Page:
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Leap year, a year for love 💕

Is your intended taking too long to pop that all-important question?  This year, 2024, is leap year!!! Find out what you can do this year!!!



What is a leap year?

The Gregorian calendar has 365 days, it is used on the majority of countries around the world.  But the Earth orbits the sun in 365,2422 days.  If we count these quarter-days over time, the seasons would move out of synch with the calendar.


Year 46BC, a year of confusion

In the year of 46BC, Julius Caesar along with his astronomer created the 365-day Julian calendar.  And a leap year was introduced every four years.  The year of 46BC is known as “a confusión year of 445 days”, since Julius Caesar wanted to correct the gaps once and for all.

By the year of 1582, Pope Gregory XIII noted a gap of 10 days, and this gap modified the dates of Christian celebrations.


So he decided to establish the end-of-century rule to keep months and seasons aligned.  Adding an extra day every four years, makes every year 365 days and a quarter, which is actually 11 minutes longer than the Earth’s orbit.  To combat this, end-of-century years must be divisible by 400 to be a leap year.  So 2000 was a leap year, but 1900 was not and 2100 won’t be either.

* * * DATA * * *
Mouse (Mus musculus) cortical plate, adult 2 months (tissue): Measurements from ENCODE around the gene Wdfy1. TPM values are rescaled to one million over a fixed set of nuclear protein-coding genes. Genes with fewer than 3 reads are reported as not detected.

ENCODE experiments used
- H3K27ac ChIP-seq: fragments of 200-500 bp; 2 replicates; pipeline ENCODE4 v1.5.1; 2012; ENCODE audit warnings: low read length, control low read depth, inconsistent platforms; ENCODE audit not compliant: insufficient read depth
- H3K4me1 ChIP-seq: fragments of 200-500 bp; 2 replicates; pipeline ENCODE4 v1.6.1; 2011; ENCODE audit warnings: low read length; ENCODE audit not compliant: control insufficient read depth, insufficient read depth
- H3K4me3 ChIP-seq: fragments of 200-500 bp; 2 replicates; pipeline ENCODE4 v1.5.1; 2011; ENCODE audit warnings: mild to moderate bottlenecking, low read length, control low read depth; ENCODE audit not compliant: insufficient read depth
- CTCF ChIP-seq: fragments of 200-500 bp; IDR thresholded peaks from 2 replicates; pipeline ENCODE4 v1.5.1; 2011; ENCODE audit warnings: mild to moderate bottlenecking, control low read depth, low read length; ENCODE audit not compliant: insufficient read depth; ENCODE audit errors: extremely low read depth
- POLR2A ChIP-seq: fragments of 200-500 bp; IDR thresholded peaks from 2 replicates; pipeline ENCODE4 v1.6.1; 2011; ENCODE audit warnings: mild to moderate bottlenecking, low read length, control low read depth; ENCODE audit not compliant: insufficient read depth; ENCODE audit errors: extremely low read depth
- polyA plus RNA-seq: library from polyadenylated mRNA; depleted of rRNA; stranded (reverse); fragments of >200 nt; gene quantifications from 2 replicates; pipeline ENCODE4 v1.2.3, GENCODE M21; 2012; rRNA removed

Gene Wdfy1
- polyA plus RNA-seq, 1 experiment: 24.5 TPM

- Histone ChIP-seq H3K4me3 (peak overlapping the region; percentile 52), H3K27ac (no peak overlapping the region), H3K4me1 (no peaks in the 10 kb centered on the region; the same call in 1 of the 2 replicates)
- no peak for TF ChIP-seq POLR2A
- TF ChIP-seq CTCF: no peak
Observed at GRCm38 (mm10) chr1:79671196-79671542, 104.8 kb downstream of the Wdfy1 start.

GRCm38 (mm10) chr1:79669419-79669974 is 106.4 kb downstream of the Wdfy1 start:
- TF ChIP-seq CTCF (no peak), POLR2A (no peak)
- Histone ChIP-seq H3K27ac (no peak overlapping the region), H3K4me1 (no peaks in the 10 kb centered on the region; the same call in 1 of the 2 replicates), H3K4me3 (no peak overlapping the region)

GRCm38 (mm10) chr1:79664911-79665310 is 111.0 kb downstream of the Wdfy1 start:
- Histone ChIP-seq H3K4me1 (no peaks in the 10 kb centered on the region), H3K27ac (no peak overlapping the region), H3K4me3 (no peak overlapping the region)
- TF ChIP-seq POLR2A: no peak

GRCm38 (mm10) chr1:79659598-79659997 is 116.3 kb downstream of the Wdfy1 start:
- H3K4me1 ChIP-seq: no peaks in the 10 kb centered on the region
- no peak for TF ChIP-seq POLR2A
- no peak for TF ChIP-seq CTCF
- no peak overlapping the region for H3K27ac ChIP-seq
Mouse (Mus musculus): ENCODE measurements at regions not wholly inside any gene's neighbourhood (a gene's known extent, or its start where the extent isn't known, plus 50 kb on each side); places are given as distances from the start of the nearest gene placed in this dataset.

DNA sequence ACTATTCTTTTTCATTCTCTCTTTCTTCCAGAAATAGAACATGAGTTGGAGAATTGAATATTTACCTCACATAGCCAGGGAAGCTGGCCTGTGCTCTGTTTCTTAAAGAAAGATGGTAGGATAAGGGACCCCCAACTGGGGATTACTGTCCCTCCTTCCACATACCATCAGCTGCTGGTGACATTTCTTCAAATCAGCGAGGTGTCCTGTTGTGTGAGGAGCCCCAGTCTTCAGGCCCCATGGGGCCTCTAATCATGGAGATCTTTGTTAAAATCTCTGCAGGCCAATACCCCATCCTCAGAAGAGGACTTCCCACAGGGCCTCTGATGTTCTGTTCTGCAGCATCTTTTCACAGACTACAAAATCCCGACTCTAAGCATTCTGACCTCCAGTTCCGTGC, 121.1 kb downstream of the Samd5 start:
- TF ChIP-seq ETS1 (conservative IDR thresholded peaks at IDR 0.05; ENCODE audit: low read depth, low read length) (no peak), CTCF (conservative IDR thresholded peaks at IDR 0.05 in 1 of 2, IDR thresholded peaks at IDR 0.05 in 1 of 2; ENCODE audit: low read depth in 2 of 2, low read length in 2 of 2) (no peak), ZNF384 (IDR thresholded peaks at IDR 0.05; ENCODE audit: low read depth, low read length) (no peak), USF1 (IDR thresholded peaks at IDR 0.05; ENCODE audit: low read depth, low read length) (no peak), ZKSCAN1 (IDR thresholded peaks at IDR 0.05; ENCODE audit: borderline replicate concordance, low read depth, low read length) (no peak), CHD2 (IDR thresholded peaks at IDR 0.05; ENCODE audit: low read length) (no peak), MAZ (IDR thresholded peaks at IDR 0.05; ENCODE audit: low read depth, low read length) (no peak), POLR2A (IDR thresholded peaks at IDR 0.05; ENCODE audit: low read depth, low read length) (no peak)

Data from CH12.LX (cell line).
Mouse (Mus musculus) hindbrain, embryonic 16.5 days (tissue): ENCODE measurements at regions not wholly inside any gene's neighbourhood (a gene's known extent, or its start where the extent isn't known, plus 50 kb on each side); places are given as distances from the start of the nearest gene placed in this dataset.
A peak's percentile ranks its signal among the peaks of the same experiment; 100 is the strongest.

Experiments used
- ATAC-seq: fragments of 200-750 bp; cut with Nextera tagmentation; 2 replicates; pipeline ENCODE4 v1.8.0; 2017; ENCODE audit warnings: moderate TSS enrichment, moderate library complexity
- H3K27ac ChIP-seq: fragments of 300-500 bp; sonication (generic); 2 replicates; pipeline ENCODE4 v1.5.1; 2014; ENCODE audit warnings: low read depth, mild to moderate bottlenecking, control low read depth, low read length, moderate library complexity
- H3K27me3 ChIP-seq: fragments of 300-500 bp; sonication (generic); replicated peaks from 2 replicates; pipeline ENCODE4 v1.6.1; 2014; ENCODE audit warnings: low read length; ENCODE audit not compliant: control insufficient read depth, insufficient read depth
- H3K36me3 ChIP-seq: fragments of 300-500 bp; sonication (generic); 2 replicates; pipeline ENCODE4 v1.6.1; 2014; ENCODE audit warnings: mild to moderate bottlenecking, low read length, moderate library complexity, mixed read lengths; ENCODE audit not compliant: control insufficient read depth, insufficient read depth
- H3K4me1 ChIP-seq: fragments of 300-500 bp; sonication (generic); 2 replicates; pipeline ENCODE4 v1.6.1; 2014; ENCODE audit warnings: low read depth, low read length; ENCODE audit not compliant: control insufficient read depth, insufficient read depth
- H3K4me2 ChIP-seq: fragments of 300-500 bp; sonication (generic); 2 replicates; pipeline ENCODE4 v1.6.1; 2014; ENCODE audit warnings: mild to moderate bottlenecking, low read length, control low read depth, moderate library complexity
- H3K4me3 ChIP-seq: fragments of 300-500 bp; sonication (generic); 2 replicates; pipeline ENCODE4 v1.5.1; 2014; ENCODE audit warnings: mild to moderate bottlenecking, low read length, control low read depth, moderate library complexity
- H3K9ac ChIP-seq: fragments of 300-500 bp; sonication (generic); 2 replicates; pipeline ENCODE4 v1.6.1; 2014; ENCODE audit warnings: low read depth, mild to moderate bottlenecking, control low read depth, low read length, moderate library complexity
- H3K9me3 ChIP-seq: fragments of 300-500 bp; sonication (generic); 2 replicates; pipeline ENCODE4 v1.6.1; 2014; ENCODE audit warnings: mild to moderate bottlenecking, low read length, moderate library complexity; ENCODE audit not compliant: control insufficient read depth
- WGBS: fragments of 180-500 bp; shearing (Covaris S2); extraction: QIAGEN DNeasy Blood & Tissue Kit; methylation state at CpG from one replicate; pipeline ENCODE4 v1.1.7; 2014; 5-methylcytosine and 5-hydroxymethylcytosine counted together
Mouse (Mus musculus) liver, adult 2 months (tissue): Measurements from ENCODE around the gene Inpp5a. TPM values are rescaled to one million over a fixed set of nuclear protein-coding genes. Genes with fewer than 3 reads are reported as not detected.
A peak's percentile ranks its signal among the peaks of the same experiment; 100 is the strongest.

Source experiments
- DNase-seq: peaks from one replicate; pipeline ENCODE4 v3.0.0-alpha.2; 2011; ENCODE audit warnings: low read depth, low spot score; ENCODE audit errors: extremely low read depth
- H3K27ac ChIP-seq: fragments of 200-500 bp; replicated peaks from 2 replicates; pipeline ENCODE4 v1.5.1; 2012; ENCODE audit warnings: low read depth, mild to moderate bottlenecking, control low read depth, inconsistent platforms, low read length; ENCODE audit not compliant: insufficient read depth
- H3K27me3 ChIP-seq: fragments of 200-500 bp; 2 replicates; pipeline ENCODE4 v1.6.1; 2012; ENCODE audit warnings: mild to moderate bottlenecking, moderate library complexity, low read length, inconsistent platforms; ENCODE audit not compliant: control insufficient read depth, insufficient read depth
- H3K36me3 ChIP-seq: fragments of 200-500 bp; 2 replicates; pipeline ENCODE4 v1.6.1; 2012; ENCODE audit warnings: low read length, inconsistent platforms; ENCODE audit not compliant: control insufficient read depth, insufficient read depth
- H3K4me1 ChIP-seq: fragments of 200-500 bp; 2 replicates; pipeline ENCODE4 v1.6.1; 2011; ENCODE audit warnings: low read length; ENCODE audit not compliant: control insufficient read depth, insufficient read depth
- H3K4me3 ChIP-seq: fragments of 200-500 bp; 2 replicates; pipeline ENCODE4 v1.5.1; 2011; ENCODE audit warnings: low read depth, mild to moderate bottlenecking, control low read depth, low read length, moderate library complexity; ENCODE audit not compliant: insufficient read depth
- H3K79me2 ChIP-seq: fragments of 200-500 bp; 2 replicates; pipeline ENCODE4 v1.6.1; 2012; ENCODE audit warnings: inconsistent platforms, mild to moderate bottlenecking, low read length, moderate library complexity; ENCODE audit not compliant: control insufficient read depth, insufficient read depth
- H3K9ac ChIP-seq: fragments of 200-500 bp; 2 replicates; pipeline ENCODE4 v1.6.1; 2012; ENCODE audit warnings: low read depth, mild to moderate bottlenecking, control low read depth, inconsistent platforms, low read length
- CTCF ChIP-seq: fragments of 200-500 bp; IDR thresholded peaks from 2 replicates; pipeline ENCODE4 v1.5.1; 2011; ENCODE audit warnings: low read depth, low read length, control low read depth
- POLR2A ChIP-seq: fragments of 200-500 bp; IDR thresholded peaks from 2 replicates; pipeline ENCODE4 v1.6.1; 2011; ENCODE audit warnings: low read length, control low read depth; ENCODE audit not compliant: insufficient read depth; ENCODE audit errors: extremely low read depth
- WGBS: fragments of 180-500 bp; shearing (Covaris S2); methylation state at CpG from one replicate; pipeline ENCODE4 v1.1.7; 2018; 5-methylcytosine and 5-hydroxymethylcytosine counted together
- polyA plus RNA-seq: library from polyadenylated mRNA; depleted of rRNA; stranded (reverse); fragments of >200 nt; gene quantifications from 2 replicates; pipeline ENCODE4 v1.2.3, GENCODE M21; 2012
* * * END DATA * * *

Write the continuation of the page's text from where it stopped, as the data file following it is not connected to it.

A very romantic tradition 💕💕

In Ireland, Leap Day is also known as “Bachelor’s Day or Ladies’ Priviledge”, it is when women have the “right” to propose to their partners on 29th February, rather than the other way around.


Today anyone can propose to their intended and hope they say yes, but it wasn’t always this way.

The legend says that Saint Brigid made a deal with Saint Patrick in the 5th century on behalf of all women waiting for their partner to propose.  Saint Patrick agreed that women could propose once every four years.


This tradition was well known in the 19th century, even there were the first requirements in case a man refuses the proposal.  In case of a refusal, man needed to purchase gloves, a silk gown or a fur coat, and perhaps do a spot of juggling on Easter Sunday.


Nowadays this irish tradition was spread to Scotland, Finland and the United States.  In Denmark for example, a man would even have to buy a woman 12 pairs of gloves to hide her ringless fingers.


Our “Aunt Distress” advices that if the answer is “no” from the partner, it is better to ask for something more dear than 12 pairs of gloves…maybe a Ferrari, or something like that.  What do you think about it??  Would you propose to your partner this February 29th??  elcastillodeana

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